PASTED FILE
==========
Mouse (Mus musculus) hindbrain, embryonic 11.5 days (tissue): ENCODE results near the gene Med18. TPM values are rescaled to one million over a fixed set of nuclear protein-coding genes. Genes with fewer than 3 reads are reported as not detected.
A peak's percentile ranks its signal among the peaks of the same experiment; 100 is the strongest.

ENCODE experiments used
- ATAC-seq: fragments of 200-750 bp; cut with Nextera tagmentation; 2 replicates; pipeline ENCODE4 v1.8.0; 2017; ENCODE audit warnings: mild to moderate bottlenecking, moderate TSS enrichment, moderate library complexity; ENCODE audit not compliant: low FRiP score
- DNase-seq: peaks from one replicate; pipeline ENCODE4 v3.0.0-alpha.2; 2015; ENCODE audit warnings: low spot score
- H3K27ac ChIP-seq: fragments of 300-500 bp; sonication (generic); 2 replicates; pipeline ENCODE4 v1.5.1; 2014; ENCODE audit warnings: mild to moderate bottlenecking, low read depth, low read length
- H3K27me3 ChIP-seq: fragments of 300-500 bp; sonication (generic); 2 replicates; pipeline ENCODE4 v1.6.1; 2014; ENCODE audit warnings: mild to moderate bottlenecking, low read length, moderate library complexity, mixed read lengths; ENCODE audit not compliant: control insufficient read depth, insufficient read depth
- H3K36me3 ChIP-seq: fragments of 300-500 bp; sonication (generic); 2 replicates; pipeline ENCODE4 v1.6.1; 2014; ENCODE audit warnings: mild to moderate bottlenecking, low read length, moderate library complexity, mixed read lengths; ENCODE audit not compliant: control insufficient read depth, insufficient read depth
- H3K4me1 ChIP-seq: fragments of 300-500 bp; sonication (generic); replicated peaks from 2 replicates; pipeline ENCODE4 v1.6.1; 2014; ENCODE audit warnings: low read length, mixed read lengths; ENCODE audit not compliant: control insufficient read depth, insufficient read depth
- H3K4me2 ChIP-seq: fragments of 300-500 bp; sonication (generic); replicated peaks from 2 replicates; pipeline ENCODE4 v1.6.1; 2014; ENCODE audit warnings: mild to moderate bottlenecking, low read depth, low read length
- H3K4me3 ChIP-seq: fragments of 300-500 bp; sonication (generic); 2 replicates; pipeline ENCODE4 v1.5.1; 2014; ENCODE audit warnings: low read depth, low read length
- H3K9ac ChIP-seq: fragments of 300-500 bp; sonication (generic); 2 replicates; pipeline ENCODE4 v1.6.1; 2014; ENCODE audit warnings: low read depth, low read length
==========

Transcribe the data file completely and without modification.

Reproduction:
Mouse (Mus musculus) hindbrain, embryonic 11.5 days (tissue): ENCODE results near the gene Med18. TPM values are rescaled to one million over a fixed set of nuclear protein-coding genes. Genes with fewer than 3 reads are reported as not detected.
A peak's percentile ranks its signal among the peaks of the same experiment; 100 is the strongest.

ENCODE experiments used
- ATAC-seq: fragments of 200-750 bp; cut with Nextera tagmentation; 2 replicates; pipeline ENCODE4 v1.8.0; 2017; ENCODE audit warnings: mild to moderate bottlenecking, moderate TSS enrichment, moderate library complexity; ENCODE audit not compliant: low FRiP score
- DNase-seq: peaks from one replicate; pipeline ENCODE4 v3.0.0-alpha.2; 2015; ENCODE audit warnings: low spot score
- H3K27ac ChIP-seq: fragments of 300-500 bp; sonication (generic); 2 replicates; pipeline ENCODE4 v1.5.1; 2014; ENCODE audit warnings: mild to moderate bottlenecking, low read depth, low read length
- H3K27me3 ChIP-seq: fragments of 300-500 bp; sonication (generic); 2 replicates; pipeline ENCODE4 v1.6.1; 2014; ENCODE audit warnings: mild to moderate bottlenecking, low read length, moderate library complexity, mixed read lengths; ENCODE audit not compliant: control insufficient read depth, insufficient read depth
- H3K36me3 ChIP-seq: fragments of 300-500 bp; sonication (generic); 2 replicates; pipeline ENCODE4 v1.6.1; 2014; ENCODE audit warnings: mild to moderate bottlenecking, low read length, moderate library complexity, mixed read lengths; ENCODE audit not compliant: control insufficient read depth, insufficient read depth
- H3K4me1 ChIP-seq: fragments of 300-500 bp; sonication (generic); replicated peaks from 2 replicates; pipeline ENCODE4 v1.6.1; 2014; ENCODE audit warnings: low read length, mixed read lengths; ENCODE audit not compliant: control insufficient read depth, insufficient read depth
- H3K4me2 ChIP-seq: fragments of 300-500 bp; sonication (generic); replicated peaks from 2 replicates; pipeline ENCODE4 v1.6.1; 2014; ENCODE audit warnings: mild to moderate bottlenecking, low read depth, low read length
- H3K4me3 ChIP-seq: fragments of 300-500 bp; sonication (generic); 2 replicates; pipeline ENCODE4 v1.5.1; 2014; ENCODE audit warnings: low read depth, low read length
- H3K9ac ChIP-seq: fragments of 300-500 bp; sonication (generic); 2 replicates; pipeline ENCODE4 v1.6.1; 2014; ENCODE audit warnings: low read depth, low read length